The ongoing pandemic, no doubt, has been a sucker punch to both lives and livelihoods like no other in recent memory. But, amidst the catastrophe, there are a few bright spots.
And one such bright spot has been the lenders' agent banking window, which has been in operation since 2016.
If harnessed well, the digital banking channel -- thanks to its reach to the remotest parts, where banks have not set their foot in yet -- can make it an important cog in the wheels of the economic locomotive that would pull the country out of the ongoing crisis.
It could help lenders give out loans and mobilise deposits in tandem in the days ahead.
As of March, accounts in the agent banking platform, where 22 banks now give banking services to people, stood at 64.97 lakh accounts, which is more than double that from a year earlier, according to data from the central bank.
The lenders have mobilised deposits and given out loans exponentially in recent months by way of using the model.
Deposits soared 129 per cent year-on-year to Tk 8,535 crore at the end of March, while loan disbursement grew 306 per cent to Tk 853 crore.
The central bank issued agent banking guidelines in 2013 as part of its effort to bring the unbanked population under the banking umbrella to widen the financial inclusion.
Before that, the Bangladesh Bank took a wide range of financial inclusion programmes to take banking services to farmers, marginal people and the extreme poor.
They were allowed to open accounts with an initial deposit as low as Tk 10.
As of March, the total number of accounts, which could be opened with deposits ranging from Tk 10 to Tk 100, under the programme stood at 2.13 crore and aggregate deposits Tk 2,385 crore.
This means the majority of the accounts, which are yet to be included digitally to the banking sector, are inoperable.
The picture has given a clear indication that the digital agent banking has bagged huge success when compared with the traditional financial inclusion initiatives.
The International Monetary Fund (IMF) has recently said that the countries with strong and vibrant financial inclusion could absorb the shocks from the ongoing recession.
The IMF research paper -- The Promise of Fintech: Financial Inclusion in the Post-COVID-19 Era -- has also given a message that the traditional inclusion will be unable to address the ongoing crisis.
There will be a requirement for digital financial inclusion to address the pandemic-stricken economy. Such financial system also helps people maintain social distancing to avoid the deadly pathogen, it said.
Md Arfan Ali, managing director of Bank Asia, echoed the same, saying digital financial inclusion could help revive the economy faster.
Agent banking, one of the major components of the digital financial inclusion arsenal, can reach many people with the government subsidies under the social safety net programmes and farm and small- and medium-sized enterprises loans.
Besides, rural people now get banking services at their doorsteps, which has encouraged them to park their liquid assets with the formal financial sector, Ali said.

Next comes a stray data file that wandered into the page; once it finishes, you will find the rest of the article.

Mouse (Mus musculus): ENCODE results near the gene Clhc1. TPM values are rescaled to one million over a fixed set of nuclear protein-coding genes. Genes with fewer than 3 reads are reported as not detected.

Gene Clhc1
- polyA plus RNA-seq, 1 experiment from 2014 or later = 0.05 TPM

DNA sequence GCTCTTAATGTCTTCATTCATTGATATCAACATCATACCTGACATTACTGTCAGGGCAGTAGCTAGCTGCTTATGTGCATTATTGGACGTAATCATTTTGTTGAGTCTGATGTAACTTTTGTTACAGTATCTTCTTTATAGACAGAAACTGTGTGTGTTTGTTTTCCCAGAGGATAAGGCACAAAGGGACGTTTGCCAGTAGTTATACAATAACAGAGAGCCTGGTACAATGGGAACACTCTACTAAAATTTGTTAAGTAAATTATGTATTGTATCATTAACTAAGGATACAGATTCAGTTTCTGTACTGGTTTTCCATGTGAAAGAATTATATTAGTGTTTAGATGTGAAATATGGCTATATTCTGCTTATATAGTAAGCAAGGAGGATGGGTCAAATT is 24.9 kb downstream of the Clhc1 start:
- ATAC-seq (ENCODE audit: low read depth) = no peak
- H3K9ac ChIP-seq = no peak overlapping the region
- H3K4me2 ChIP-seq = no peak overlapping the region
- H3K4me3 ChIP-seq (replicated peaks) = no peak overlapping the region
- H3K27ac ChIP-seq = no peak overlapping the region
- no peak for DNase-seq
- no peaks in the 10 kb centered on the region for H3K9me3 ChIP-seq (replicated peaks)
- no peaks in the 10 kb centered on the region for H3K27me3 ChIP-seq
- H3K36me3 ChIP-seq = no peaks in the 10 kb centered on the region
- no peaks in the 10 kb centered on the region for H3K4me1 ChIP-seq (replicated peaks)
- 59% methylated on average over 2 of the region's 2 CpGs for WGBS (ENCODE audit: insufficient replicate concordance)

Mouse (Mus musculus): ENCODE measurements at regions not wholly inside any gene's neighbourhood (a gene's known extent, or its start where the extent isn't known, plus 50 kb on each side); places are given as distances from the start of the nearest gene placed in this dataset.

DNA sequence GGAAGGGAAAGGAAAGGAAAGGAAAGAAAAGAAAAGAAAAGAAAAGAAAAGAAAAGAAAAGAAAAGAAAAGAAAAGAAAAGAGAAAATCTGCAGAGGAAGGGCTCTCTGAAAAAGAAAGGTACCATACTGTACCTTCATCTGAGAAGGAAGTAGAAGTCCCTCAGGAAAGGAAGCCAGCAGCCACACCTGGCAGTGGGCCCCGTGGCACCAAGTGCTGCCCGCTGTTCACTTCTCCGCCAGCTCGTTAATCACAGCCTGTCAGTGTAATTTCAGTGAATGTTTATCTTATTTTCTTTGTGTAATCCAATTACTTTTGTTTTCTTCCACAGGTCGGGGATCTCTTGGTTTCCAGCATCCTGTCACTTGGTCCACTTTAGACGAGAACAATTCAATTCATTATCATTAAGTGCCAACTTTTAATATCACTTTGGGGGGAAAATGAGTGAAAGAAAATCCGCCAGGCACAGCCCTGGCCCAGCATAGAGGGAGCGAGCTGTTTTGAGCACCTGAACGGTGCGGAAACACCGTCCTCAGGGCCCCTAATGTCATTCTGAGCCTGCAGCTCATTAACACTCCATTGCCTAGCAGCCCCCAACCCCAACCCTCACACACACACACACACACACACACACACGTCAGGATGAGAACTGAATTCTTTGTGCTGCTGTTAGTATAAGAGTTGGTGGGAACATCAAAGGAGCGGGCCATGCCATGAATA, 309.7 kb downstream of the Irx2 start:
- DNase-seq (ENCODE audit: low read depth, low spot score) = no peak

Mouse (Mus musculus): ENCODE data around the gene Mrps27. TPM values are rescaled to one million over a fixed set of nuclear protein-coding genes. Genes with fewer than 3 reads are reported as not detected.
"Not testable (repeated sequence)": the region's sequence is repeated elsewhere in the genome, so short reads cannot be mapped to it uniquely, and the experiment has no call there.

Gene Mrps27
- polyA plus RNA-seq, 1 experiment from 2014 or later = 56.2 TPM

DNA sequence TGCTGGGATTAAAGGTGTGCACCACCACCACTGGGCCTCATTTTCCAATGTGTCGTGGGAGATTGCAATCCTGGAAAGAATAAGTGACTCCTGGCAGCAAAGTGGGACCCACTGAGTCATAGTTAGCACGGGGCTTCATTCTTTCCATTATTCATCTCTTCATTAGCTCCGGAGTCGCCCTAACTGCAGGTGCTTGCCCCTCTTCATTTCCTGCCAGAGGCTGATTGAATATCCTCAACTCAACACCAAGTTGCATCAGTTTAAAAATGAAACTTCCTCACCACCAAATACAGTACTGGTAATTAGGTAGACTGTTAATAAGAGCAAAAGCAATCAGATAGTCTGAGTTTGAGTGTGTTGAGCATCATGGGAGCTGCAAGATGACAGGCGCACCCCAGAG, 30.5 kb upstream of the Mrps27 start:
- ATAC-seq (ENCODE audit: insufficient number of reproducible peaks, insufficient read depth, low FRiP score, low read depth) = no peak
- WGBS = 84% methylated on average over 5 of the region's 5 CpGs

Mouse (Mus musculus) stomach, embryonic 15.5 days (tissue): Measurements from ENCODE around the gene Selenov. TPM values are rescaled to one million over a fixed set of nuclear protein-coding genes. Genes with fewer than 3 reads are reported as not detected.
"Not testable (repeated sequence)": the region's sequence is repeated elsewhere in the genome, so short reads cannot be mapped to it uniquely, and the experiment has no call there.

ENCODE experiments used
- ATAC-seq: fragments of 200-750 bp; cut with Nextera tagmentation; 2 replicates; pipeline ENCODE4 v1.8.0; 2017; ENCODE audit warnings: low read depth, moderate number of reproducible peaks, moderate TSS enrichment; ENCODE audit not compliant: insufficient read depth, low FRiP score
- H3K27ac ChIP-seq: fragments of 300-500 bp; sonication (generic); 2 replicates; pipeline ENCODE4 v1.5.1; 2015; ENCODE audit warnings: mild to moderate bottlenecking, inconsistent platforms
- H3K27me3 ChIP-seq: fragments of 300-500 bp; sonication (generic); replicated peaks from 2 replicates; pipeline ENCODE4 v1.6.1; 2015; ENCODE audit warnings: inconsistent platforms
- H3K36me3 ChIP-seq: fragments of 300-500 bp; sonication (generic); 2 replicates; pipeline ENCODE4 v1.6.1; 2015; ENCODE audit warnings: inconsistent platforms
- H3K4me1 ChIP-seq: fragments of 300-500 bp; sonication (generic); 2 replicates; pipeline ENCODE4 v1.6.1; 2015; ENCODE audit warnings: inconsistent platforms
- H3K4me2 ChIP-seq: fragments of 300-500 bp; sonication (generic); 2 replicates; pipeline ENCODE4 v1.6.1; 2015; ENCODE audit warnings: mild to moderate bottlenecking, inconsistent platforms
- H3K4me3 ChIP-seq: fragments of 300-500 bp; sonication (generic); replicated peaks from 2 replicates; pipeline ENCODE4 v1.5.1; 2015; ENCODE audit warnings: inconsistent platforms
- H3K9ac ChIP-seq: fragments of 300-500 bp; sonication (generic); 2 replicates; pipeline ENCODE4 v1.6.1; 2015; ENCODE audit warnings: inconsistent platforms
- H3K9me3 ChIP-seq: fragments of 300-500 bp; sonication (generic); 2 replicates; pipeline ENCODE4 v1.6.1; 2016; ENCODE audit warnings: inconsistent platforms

Bank Asia, which has been a pioneer in popularising the model, is thinking about extending its lending operation through the banking window.
The bank, which has so far disbursed more than 50 per cent of its total outstanding loans amounting to Tk 853 crore, will extend its credit programme to a great extent in the near future.
By 2021, the lender hopes to disburse at least Tk 2,000 crore in loans through the window.
Agents are also encouraged to expand their business as banks provide them with a hefty amount of commission for their services.
For lending, agents enjoy a commission of 1 per cent of the sum; for bringing in deposits, they get 2 per cent the sum; and for remittance, they get Tk 50 for per payment.
Branch-led banking will lose its importance gradually due to the growing popularity for virtual banking, said Abul Kashem Md Shirin, managing director of Dutch-Bangla Bank (DBBL).
Lenders have to spend at least Tk 5 lakh to 7 lakh per month to operate a branch.
Besides, banks now spend less amount of funds to collect deposit through the agent banking window than their branches. This is applicable for lending as well.
Customers now allowed to open an account with an agent within 5-7 minutes by filling up the electronic KYC (know your client) form.
"This has attracted people widely."
DBBL, which is another leading bank in the agent banking arena, now provides the debit card to the accountholders of the window.
Customers can even carry out e-commerce by way of using the NexusPay app and also purchase products from different brand outlets through the QR (quick response) code.
Transactions at DBBL's agent banking platform has been on the rise since the inception of the pandemic, he said.
The daily aggregate transaction now stands at Tk 350 crore, which was Tk 250 crore before April.
Lending through agent banking is still much lower than that of the deposit collection by lenders, said Md. Anwarul Islam, general manager of the Financial Inclusion Department of the central bank.
"So, the central bank is morally pursuing the bank to speed up lending through the platform," he said, while acknowledging the platform's potential in helping with the economic recovery.
The IMF paper found that adoption of digital payments is significantly and positively associated with growth.
During the pandemic, technology has created new opportunities for digital financial services to accelerate and enhance financial inclusion, amid social distancing and containment measures, it said.
Smooth access to government electronic systems that are well-integrated with digital financial services platforms such as fintech firms and digital banking are proving to be critical in providing wide-reaching policy support promptly and without contact to the public, the paper added.